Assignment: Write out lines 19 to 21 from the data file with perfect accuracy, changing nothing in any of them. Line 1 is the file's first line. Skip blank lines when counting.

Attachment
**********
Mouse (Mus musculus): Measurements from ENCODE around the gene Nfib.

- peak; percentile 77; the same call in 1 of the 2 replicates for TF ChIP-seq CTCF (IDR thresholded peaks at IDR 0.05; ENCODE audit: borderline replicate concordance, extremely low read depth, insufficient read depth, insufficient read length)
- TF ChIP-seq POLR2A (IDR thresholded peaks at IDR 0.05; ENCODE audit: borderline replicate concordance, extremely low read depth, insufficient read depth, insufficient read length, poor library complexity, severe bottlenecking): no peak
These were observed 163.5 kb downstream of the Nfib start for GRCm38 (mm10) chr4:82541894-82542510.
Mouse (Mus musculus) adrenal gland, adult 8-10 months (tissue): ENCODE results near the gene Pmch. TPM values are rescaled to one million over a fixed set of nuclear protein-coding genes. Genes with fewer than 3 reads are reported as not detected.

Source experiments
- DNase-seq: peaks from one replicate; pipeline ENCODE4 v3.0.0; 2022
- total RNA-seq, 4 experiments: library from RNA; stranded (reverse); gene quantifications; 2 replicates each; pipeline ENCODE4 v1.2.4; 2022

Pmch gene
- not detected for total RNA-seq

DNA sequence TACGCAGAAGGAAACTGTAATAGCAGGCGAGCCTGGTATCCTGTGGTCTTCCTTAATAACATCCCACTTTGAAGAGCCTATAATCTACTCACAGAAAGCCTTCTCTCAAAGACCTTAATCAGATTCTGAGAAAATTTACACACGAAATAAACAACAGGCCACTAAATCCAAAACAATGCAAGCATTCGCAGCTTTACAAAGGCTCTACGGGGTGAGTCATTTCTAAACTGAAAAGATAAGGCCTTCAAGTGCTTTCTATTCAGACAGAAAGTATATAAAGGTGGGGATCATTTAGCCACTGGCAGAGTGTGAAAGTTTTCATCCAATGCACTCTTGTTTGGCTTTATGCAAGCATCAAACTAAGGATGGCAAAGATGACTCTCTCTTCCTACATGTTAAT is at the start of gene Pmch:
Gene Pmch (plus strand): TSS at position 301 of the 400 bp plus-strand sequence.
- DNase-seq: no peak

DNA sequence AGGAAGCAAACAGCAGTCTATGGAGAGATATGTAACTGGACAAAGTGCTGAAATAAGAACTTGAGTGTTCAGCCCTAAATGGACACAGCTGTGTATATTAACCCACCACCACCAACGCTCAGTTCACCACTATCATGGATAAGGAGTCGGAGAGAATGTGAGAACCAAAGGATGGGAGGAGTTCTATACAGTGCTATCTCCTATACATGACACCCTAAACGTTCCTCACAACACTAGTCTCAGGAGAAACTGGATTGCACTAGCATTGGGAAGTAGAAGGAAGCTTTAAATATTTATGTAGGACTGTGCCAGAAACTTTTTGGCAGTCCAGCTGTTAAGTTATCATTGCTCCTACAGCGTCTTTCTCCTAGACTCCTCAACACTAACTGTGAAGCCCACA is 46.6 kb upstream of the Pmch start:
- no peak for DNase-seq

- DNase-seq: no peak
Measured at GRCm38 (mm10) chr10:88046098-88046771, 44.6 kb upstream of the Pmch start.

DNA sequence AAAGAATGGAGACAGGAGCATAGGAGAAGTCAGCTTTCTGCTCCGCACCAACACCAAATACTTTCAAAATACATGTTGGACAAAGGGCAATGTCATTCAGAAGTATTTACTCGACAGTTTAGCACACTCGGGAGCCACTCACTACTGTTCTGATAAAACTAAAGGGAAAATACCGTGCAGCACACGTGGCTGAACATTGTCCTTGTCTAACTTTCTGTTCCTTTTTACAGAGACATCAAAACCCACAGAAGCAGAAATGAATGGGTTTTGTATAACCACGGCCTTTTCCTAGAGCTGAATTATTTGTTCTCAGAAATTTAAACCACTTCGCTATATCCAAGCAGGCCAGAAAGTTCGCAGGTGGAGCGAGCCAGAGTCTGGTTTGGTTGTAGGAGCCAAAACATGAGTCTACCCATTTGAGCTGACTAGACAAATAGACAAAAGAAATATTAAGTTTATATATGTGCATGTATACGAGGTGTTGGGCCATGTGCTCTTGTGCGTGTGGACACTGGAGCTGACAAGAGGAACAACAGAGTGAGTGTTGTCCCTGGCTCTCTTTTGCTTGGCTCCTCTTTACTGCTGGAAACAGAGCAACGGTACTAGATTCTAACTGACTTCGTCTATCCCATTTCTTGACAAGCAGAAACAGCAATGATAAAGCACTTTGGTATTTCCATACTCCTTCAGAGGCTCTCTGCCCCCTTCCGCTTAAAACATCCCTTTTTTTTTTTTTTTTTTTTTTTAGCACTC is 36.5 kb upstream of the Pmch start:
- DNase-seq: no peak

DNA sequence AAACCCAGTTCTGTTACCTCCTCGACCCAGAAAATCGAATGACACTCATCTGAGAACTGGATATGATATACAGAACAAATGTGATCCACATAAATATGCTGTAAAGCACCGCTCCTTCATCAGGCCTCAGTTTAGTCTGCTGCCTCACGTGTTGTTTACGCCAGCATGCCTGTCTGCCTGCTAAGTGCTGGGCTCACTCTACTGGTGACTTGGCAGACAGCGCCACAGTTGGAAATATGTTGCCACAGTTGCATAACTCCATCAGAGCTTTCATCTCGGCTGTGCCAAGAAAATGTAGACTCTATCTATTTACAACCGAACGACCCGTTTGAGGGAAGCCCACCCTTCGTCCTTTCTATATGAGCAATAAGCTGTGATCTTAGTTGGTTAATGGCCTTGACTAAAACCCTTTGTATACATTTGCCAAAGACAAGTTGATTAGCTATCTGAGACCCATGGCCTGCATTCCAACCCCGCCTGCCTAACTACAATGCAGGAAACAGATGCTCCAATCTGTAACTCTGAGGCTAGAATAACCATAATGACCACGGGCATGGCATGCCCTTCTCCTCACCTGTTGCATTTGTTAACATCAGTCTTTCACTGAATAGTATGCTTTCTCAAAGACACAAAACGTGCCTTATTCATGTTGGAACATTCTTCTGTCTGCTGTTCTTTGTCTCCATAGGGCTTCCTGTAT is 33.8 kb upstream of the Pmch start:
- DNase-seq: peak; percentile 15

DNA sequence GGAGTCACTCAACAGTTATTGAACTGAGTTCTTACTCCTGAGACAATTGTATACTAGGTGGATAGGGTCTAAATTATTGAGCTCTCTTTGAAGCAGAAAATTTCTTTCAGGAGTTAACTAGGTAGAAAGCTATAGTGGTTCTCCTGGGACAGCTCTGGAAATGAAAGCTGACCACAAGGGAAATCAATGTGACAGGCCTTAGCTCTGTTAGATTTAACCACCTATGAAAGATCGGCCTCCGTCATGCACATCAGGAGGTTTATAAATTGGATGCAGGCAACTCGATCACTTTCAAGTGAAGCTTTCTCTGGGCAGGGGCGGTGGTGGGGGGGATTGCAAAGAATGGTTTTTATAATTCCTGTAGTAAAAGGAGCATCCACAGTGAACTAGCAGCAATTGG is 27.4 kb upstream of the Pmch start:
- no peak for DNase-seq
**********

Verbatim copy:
- DNase-seq: no peak

DNA sequence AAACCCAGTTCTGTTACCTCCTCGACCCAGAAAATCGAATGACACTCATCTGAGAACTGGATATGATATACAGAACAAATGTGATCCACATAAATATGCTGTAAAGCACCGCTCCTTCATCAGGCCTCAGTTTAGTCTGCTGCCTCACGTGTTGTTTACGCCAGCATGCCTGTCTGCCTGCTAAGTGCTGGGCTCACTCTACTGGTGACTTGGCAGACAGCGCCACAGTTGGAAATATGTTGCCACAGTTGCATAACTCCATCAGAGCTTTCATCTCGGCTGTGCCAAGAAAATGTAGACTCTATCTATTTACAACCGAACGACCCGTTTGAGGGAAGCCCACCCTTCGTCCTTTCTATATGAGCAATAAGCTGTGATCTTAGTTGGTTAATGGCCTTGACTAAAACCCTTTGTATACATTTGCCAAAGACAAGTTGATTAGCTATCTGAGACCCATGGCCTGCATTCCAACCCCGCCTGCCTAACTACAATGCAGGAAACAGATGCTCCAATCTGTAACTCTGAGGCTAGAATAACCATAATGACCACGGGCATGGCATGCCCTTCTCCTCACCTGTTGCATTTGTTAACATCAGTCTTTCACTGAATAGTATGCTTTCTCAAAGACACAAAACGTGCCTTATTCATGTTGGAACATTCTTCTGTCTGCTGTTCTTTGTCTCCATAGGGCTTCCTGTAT is 33.8 kb upstream of the Pmch start:
- DNase-seq: peak; percentile 15